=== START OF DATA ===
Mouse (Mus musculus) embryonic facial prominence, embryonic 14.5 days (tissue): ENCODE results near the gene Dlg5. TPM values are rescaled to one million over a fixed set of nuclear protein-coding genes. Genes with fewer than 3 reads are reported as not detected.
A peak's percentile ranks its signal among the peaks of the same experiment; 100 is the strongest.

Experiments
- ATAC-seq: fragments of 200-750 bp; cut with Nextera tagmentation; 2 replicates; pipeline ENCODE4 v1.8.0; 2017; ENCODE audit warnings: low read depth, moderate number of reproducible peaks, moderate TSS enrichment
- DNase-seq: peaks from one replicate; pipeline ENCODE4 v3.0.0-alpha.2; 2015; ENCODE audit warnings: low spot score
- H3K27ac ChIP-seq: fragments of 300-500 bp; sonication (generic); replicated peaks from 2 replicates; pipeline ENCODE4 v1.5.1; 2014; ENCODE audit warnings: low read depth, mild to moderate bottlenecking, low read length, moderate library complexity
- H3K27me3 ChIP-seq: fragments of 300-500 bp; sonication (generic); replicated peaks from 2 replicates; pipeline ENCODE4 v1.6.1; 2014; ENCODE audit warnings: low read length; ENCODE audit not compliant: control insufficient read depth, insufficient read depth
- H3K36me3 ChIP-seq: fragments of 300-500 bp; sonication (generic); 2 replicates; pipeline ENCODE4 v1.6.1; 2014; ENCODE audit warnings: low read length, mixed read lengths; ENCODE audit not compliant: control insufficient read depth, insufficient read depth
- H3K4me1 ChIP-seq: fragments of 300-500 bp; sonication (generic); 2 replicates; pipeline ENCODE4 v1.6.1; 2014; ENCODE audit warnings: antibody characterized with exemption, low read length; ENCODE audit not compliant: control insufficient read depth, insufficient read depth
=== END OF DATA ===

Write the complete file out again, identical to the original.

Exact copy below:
Mouse (Mus musculus) embryonic facial prominence, embryonic 14.5 days (tissue): ENCODE results near the gene Dlg5. TPM values are rescaled to one million over a fixed set of nuclear protein-coding genes. Genes with fewer than 3 reads are reported as not detected.
A peak's percentile ranks its signal among the peaks of the same experiment; 100 is the strongest.

Experiments
- ATAC-seq: fragments of 200-750 bp; cut with Nextera tagmentation; 2 replicates; pipeline ENCODE4 v1.8.0; 2017; ENCODE audit warnings: low read depth, moderate number of reproducible peaks, moderate TSS enrichment
- DNase-seq: peaks from one replicate; pipeline ENCODE4 v3.0.0-alpha.2; 2015; ENCODE audit warnings: low spot score
- H3K27ac ChIP-seq: fragments of 300-500 bp; sonication (generic); replicated peaks from 2 replicates; pipeline ENCODE4 v1.5.1; 2014; ENCODE audit warnings: low read depth, mild to moderate bottlenecking, low read length, moderate library complexity
- H3K27me3 ChIP-seq: fragments of 300-500 bp; sonication (generic); replicated peaks from 2 replicates; pipeline ENCODE4 v1.6.1; 2014; ENCODE audit warnings: low read length; ENCODE audit not compliant: control insufficient read depth, insufficient read depth
- H3K36me3 ChIP-seq: fragments of 300-500 bp; sonication (generic); 2 replicates; pipeline ENCODE4 v1.6.1; 2014; ENCODE audit warnings: low read length, mixed read lengths; ENCODE audit not compliant: control insufficient read depth, insufficient read depth
- H3K4me1 ChIP-seq: fragments of 300-500 bp; sonication (generic); 2 replicates; pipeline ENCODE4 v1.6.1; 2014; ENCODE audit warnings: antibody characterized with exemption, low read length; ENCODE audit not compliant: control insufficient read depth, insufficient read depth